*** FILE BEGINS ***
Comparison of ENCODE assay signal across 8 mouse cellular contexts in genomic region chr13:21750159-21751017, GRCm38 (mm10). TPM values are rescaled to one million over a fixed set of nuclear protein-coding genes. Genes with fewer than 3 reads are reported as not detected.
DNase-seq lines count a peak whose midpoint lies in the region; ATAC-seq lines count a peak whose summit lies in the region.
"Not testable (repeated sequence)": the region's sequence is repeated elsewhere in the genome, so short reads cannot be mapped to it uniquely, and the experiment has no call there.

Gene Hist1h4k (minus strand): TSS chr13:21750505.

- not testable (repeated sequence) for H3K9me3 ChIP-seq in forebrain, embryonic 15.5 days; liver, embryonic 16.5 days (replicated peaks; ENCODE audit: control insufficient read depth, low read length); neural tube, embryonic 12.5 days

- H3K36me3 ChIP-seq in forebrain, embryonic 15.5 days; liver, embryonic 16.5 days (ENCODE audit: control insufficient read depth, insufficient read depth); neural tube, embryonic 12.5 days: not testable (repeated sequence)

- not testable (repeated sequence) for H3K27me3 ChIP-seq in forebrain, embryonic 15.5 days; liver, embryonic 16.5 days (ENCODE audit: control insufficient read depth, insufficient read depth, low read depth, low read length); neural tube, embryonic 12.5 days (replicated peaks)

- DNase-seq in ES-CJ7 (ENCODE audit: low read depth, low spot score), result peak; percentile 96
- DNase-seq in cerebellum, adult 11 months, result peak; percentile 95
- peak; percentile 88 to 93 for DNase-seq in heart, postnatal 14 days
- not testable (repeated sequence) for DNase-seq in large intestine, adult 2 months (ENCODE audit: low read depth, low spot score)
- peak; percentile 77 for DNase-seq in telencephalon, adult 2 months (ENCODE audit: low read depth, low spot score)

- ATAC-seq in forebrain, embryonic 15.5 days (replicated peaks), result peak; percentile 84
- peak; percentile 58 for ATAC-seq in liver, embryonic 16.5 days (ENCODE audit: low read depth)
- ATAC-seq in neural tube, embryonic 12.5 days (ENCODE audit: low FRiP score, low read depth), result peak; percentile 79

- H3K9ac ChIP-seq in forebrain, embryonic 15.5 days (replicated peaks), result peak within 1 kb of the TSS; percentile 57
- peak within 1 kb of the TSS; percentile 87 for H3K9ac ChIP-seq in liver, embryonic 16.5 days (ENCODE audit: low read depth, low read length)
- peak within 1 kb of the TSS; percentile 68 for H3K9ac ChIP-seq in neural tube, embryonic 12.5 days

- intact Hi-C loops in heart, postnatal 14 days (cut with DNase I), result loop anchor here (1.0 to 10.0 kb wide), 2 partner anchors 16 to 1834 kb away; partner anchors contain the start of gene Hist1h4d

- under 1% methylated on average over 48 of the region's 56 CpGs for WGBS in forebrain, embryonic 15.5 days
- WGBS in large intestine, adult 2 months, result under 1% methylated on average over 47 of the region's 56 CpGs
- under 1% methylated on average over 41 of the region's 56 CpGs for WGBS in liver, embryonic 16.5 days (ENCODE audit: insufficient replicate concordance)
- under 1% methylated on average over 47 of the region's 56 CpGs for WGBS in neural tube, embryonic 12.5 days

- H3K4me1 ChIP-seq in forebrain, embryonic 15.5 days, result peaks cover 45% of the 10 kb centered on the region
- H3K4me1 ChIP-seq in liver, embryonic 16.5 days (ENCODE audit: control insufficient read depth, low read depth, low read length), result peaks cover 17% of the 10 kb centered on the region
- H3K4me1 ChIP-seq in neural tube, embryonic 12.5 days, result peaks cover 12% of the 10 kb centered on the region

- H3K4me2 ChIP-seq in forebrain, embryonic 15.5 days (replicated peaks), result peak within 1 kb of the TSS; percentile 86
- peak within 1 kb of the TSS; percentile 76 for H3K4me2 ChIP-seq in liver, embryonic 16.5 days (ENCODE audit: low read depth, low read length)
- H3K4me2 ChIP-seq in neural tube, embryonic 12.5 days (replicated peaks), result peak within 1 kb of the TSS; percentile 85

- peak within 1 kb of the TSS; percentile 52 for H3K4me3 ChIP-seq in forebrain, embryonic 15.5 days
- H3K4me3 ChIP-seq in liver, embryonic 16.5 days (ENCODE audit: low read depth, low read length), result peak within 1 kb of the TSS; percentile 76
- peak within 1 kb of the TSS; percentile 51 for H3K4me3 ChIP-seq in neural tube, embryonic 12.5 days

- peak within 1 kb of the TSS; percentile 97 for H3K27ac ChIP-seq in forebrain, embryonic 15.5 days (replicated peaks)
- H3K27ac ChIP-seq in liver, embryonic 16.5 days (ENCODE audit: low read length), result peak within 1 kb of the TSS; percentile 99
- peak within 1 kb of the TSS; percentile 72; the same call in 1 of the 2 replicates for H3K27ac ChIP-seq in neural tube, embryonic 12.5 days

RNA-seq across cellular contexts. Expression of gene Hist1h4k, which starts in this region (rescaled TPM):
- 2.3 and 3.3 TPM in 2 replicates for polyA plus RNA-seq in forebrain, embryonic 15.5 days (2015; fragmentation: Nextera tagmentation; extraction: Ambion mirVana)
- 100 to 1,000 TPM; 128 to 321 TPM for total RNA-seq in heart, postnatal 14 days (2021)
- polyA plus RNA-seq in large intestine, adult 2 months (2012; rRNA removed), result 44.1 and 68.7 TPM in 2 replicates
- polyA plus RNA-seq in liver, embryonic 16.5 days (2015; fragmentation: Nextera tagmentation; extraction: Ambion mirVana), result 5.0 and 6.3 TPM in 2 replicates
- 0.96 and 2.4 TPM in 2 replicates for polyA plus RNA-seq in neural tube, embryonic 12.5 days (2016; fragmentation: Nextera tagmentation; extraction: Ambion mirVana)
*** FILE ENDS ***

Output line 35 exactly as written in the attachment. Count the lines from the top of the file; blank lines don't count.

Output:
- peak within 1 kb of the TSS; percentile 72; the same call in 1 of the 2 replicates for H3K27ac ChIP-seq in neural tube, embryonic 12.5 days